NDSU Extension - Sargent County

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Give Your Family More of the Good Stuff

cABBAGE
"Food Hero" is a web-site project of Oregon State University Extension Service.  A recent post on that website was all about a vegetable that is very common to us, nutritious, and versatile.  Cabbage.  

It's claim to fame for nutritional value is that it is an excellent source of vitamin C and vitamin  K.  As for being versatile it can be used raw such as in coleslaw or other salads, stir-fried, steamed or boiled, sauteed, baked, as in cabbage rolls and
                                                           casseroles, and fermented to become sauerkraut.

When purchasing fresh cabbage, choose cabbage heads with firmly packed, crisp leaves.  Avoid cabbage with outer leaves that are soft or limp, yellow, or brown.  A good cabbage should feel heavy for its size.  Purchasing shredded cabbage is a time saver, but usually costs more than uncut heads, and might not keep as long.

Varieties include green cabbage (which is actually creamy white with a tint of pale green), red cabbage, Napa (Chinese) cabbage with long oval leaves and a mild, sweet flavor, and savoy cabbage which looks like a head of green cabbage, but the leaves are crinkled.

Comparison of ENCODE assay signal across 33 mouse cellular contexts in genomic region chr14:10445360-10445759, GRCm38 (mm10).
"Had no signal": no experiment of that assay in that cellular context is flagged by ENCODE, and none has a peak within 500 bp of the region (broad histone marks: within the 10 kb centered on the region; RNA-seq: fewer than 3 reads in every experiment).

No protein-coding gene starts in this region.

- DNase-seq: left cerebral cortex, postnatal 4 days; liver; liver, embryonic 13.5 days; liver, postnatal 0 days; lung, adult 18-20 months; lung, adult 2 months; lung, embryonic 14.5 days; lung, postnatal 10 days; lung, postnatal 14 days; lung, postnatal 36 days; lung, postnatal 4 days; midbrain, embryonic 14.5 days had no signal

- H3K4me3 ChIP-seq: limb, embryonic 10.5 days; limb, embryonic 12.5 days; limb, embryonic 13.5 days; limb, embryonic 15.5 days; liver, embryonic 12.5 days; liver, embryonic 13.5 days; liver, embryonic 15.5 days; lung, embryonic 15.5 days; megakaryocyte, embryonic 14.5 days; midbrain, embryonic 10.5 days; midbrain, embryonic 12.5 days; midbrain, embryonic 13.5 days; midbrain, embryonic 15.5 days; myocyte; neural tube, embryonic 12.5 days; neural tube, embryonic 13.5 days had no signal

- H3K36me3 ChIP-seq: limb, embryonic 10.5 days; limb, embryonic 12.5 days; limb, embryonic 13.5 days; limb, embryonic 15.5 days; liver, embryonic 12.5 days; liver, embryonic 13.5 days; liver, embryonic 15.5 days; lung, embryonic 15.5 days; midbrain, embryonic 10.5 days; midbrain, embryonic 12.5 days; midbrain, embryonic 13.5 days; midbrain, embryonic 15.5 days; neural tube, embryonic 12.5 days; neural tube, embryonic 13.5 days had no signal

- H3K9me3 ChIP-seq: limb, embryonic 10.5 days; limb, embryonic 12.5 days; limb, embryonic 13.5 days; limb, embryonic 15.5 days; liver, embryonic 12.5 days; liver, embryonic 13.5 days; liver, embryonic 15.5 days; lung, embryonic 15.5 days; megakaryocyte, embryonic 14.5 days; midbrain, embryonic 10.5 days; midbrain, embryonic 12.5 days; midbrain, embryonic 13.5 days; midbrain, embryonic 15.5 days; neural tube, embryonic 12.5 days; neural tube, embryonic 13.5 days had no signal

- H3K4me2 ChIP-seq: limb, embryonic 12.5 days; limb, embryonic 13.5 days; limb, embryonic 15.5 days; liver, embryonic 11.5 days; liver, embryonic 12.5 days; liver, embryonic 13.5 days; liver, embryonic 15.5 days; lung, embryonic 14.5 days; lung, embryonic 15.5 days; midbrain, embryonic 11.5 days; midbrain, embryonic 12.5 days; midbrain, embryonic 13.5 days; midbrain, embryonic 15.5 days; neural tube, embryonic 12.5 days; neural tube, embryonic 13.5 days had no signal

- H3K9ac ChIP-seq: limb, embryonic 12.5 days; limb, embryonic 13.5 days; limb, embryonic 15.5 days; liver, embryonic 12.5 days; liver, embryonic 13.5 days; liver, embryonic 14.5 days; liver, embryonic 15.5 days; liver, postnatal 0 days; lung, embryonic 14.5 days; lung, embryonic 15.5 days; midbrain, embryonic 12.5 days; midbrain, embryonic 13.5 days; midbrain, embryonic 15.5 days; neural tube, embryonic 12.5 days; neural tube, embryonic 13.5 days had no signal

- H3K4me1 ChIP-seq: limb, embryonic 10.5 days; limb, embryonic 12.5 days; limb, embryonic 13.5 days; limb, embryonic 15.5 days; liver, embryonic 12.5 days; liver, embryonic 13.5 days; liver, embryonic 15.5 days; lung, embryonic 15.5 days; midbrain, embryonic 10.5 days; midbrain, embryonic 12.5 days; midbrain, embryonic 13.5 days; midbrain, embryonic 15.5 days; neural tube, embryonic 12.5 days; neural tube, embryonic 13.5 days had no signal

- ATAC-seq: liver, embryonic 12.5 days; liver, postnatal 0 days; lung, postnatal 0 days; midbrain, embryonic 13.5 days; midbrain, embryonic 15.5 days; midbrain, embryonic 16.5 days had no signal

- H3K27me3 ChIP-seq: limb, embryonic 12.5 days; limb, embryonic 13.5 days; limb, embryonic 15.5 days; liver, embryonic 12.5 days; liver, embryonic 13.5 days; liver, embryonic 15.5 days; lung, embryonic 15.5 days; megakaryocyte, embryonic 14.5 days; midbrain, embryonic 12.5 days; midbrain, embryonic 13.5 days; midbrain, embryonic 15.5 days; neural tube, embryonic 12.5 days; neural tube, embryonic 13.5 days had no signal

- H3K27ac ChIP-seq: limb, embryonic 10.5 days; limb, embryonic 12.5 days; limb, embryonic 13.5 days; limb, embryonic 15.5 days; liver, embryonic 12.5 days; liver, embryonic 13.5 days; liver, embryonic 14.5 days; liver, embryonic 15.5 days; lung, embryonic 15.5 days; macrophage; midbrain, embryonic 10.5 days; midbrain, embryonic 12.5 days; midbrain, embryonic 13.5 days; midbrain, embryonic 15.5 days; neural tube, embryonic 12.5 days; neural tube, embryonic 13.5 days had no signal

Cabbage can be stored whole, chopped, or shredded.  Whole cabbage can be refrigerated for 3-8 weeks.  Shredded cabbage is best when used within two weeks.  Once cut, the cabbage should be tightly wrapped in plastic.  Leaving the core in tact will h help hold the cabbage together.  To use cabbage, wash it before cutting, and discard any outer leaves that are wilted, limp, or discolored.  If the entire cabbage is limp with discolored leaves or odor of sulfur, throw it away.

One of my favorite ways to prepare cabbage is to cut it into bite-sized chunks and to steam it or boil it in water, along with thinly sliced carrots and onions.  When it becomes tender-crisp I remove it from the heat, drain off any excess water, lightly butter, and serve. 

For more information and recipes for using cabbage and other food heroes, go to https://www.foodhero.org/.

Adapted from OSU FoodHero.org  

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